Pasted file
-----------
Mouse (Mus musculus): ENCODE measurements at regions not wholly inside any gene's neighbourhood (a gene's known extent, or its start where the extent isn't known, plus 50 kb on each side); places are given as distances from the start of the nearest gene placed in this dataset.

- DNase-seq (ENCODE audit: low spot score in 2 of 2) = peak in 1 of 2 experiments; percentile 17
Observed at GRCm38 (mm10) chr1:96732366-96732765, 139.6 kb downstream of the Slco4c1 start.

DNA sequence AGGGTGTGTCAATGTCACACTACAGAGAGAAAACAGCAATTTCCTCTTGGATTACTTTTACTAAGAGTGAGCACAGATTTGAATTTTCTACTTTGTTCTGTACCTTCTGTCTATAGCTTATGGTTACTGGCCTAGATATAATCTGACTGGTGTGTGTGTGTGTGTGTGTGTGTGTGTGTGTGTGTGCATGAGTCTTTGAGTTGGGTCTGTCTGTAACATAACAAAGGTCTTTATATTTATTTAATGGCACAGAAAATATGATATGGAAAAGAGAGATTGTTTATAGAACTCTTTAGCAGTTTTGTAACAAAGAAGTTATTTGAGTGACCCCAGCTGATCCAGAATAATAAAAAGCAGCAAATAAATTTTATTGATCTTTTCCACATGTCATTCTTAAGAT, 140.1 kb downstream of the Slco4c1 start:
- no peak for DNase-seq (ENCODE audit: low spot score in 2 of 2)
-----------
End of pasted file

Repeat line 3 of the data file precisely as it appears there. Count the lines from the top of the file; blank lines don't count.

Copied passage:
Observed at GRCm38 (mm10) chr1:96732366-96732765, 139.6 kb downstream of the Slco4c1 start.